On Sat, 10 Feb 2007 02:00:03 +0900, Ruby Quiz wrote:
#In all of this, +i+ is the input. Some solutions don't behave exactly the
same as the requested sample output, and some are too long. I think I
noted all such instances.

# * Given a Numeric, provide a String representation with commas inserted between
# each set of three digits in front of the decimal.  For example, 1999995.99
# should become "1,999,995.99".

#this takes 83 characters
a=i.to_s.split('.');a[0]=a[0].reverse.scan(/.{1,3}/).join(',').reverse;a.join('.')

# * Given a nested Array of Arrays, perform a flatten()-like operation that
# removes only the top level of nesting.  For example, [1, [2, [3]]] would become
# [1, 2, [3]].

i.inject([]){|cur,val| Array===val ? cur+val : cur << val}
#or
i.inject([]){|cur,val| cur+val rescue cur << val}
#(cur+val throws an error if val isn't an array)

# * Shuffle the contents of a provided Array.

i.inject([]){|cur,val| cur.insert(rand(cur.length+1),val)}
 
# * Given a Ruby class name in String form (like
# "GhostWheel::Expression::LookAhead"), fetch the actual class object.

eval(i)
#or
i.split("::").inject(Object){|c,v| c.const_get(v)}

# * Insert newlines into a paragraph of prose (provided in a String) so
# lines will wrap at 40 characters.

#clearly doesn't fit within 80 characters
i.split.inject([[]]){|r,w| (r[-1].inject(0){|a,b| a+b.size}+w.size)<40 ? r[-1] << w : r << [w]; r}.map{|x| x.join(' ')}.join("\n")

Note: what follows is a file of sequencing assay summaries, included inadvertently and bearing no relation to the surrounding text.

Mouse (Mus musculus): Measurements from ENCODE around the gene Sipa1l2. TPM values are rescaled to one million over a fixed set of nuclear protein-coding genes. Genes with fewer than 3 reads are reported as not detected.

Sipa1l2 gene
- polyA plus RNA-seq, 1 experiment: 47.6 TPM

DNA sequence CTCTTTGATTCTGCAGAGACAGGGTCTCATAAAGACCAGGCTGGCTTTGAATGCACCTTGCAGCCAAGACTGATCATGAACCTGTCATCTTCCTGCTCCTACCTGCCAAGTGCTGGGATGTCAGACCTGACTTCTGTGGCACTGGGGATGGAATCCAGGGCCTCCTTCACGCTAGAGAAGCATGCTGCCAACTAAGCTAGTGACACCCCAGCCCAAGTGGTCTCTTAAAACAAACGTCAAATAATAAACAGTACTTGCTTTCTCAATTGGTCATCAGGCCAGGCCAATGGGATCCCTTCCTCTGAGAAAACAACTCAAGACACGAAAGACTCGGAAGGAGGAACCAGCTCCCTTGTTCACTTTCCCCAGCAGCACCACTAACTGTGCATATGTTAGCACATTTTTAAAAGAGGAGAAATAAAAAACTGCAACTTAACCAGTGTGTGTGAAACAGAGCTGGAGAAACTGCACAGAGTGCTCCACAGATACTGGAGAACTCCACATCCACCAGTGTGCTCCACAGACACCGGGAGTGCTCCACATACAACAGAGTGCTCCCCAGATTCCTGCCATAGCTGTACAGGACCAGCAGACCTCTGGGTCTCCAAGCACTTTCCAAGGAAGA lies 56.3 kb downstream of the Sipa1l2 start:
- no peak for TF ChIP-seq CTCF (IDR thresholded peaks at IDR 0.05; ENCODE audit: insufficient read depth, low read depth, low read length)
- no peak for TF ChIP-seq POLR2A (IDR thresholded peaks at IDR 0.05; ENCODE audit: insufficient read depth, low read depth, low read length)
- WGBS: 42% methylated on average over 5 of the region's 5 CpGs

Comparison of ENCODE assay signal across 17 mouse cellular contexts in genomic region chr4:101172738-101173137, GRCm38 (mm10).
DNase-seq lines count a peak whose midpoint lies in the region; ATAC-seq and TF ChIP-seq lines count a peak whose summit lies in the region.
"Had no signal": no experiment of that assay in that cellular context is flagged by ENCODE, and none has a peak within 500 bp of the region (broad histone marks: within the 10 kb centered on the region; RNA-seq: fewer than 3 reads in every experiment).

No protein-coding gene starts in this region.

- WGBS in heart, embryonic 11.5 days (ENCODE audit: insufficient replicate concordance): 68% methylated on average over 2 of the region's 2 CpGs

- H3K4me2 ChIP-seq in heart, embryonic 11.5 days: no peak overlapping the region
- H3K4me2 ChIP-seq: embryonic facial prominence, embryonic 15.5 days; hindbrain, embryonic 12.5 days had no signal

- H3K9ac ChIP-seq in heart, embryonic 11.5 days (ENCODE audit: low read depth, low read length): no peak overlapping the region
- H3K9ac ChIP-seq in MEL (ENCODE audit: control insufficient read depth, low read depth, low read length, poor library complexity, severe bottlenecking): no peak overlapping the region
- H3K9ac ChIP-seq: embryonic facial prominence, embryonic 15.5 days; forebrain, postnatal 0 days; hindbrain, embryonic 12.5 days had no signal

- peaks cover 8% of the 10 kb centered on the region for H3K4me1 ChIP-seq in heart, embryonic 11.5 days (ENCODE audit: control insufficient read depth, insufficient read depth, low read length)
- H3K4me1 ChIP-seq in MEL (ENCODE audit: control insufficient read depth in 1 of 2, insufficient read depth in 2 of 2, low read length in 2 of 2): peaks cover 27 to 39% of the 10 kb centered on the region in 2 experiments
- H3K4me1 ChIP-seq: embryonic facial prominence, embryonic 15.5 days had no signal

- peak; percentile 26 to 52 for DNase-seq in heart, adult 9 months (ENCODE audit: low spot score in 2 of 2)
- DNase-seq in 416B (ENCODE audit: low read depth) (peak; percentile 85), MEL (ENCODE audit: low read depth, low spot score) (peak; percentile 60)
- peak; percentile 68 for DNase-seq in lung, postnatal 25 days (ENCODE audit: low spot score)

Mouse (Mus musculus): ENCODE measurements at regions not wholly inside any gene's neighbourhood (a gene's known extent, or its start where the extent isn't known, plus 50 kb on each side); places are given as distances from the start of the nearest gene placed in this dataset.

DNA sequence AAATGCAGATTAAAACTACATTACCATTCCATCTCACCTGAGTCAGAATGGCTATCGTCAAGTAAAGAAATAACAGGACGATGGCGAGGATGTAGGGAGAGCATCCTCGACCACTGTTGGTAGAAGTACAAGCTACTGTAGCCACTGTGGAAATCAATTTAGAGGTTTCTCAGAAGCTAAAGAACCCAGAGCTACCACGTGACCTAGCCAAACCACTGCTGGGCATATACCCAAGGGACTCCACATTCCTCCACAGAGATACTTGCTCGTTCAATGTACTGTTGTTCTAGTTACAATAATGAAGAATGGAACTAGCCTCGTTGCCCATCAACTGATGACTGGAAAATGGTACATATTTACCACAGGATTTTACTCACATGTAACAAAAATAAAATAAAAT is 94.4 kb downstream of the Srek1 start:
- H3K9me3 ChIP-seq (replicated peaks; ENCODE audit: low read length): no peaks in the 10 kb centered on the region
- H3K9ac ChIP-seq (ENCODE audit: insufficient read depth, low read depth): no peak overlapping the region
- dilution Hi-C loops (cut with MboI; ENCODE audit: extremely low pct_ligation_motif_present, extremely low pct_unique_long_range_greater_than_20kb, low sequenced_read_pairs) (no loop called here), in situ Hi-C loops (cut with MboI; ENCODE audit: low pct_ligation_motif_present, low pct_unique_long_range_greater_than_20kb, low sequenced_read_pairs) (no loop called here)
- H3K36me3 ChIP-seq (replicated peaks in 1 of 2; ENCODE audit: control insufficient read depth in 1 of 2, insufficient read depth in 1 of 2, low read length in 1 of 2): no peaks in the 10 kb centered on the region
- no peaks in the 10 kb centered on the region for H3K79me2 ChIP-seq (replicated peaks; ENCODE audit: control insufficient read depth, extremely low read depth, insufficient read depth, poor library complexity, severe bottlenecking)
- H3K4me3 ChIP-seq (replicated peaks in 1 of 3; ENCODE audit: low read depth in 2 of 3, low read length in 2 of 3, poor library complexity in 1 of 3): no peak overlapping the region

# * Given an Array of String words, build an Array of only those words
# that are  anagrams of the first word in the Array.

i.select{|x| x.split(//).sort==i.first.split(//).sort}

# * Convert a ThinkGeek t-shirt slogan (in String form) into a binary
# representation (still a String).  For example, the popular shirt "you are dumb"
# is actually printed as:
# 
# 	111100111011111110101
# 	110000111100101100101
# 	1100100111010111011011100010

i.unpack("B*")[0]
#this doesn't give me the same answer that you gave me though
#or
r="";i.each_byte{|x| r << x.to_s(2)};r

# * Provided with an open File object, select a random line of content.
x=i.readlines;x[rand(x.length)]
#or
i.find{rand<.0005 || i.eof?}
#the rules didn't say anything about the random distribution used.
#adjust the threshold as necessary

# * Given a wondrous number Integer, produce the sequence (in an Array).  A
# wondrous number is a number that eventually reaches one, if you apply the
# following rules to build a sequence from it.  If the current number in the
# sequence is even, the next number is that number divided by two.  When the
# current number is odd, multiply that number by three and add one to get the next
# number in the sequence.  Therefore, if we start with the wondrous number 15, the
# sequence is [15, 46, 23, 70, 35, 106, 53, 160, 80, 40, 20, 10, 5, 16, 8, 4, 2,
# 1].

r=[i];while i!=1 do r << (i= i%2==0?i/2:i*3+1); end; r

# 
# * Convert an Array of objects to nested Hashes such that %w[one two three four
# five] becomes {"one" => {"two" => {"three" => {"four" => "five"}}}}.

#neither of these gives the same answer asked for here
p=lambda{|h,k| h[k] = Hash.new(&p)};z=Hash.new(&p);i.inject(z){|ha,co|ha[co]};z
#or
z={};i.inject(z){|ha,co| ha[co]={}};z



-- 
Ken Bloom. PhD candidate. Linguistic Cognition Laboratory.
Department of Computer Science. Illinois Institute of Technology.
http://www.iit.edu/~kbloom1/